Guess what I needed the most when my nine year old had surgery last week? A phone charger.
The surgery wasn’t life threatening, but it involved general anesthetic and that always ups the scary stakes for parents.
We opted for an 8.30 am surgery slot so that the mandated fasting beforehand would be conducted mainly while he was asleep.
The day before, we got the news that they were pushing him back to 12.30 pm as another patient had a more serious condition and needed surgery sooner.
As requested, we turned up around 10 am the next day and checked in. Next stop: the coffee shop to get me a much-needed cup of tea. This fell into the category of “if you don’t look after yourself, you won’t be in a fit state to look after your kids.” Also known as the old airline rule of “parents should put the oxygen mask on themselves before looking after their children.”
T was still fasting so wasn’t allowed anything. In solidarity, I figured I could make the two slices of toast I’d had early in the morning last until he went into surgery so I didn’t eat anything.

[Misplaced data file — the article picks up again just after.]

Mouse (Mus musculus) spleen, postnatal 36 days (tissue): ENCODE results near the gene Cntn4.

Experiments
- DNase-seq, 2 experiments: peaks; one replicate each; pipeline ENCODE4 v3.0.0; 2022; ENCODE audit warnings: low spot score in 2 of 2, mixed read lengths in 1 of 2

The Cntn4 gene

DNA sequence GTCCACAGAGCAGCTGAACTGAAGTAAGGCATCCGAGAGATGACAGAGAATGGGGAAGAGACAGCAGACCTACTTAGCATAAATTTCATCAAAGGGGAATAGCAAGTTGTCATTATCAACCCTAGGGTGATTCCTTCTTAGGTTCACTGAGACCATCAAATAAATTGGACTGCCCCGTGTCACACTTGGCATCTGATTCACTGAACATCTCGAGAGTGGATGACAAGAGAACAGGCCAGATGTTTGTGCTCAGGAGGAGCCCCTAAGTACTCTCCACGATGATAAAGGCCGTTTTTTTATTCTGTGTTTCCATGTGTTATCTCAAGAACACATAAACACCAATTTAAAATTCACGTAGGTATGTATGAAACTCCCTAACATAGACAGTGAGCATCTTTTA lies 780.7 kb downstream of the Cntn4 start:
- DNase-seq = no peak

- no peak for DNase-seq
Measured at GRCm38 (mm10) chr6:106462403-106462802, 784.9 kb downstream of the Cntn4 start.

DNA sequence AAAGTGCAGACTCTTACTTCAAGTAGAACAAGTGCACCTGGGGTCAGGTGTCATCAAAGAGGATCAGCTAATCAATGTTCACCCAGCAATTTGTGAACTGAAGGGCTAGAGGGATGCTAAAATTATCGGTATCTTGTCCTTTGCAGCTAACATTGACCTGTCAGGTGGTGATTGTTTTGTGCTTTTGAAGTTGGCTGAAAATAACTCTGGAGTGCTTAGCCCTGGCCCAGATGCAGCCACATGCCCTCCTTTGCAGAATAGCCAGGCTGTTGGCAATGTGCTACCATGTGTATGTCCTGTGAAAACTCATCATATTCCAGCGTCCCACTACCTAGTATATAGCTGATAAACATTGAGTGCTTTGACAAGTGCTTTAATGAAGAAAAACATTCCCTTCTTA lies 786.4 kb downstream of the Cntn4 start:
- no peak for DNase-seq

And then we settled into wait. And wait. Unfortunately, the surgery before us got really complicated, but thankfully eventually ended well. What it meant for us was a six hour wait instead of the expected two hours.
T had finished his 466-page book (the last one in the Charlie Bone series) by the three hour mark. I handed over my iPhone and he happily dove into Angry Birds.
We started running out of battery but luckily the hospital staff pulled out a Wii and T made friends with another boy playing Wii Sports for a while. Meanwhile, another person waiting to hear news of their loved one in surgery came to my rescue and let me borrow her iPhone charger.
We were finally called and went up to the Pediatric Surgical Unit. T immediately got scared as he could hear other children crying in the recovery area. Back to the charged-up iPhone and Angry Birds which was the best calming/distraction therapy ever.
At 4 pm, the operating theater was finally ready and off T went. My battery was back on red, but this time the hospital receptionist took on the Good Samaritan role and charged my iPhone for me while I refueled with food and drink.
A tense hour later, the refreshed iPhone and mommy were back upstairs. I took my first relaxed breath since waking up when Tom opened his eyes, gave me a huge sleepy grin and said “Hi Mom. Is the surgery over yet?”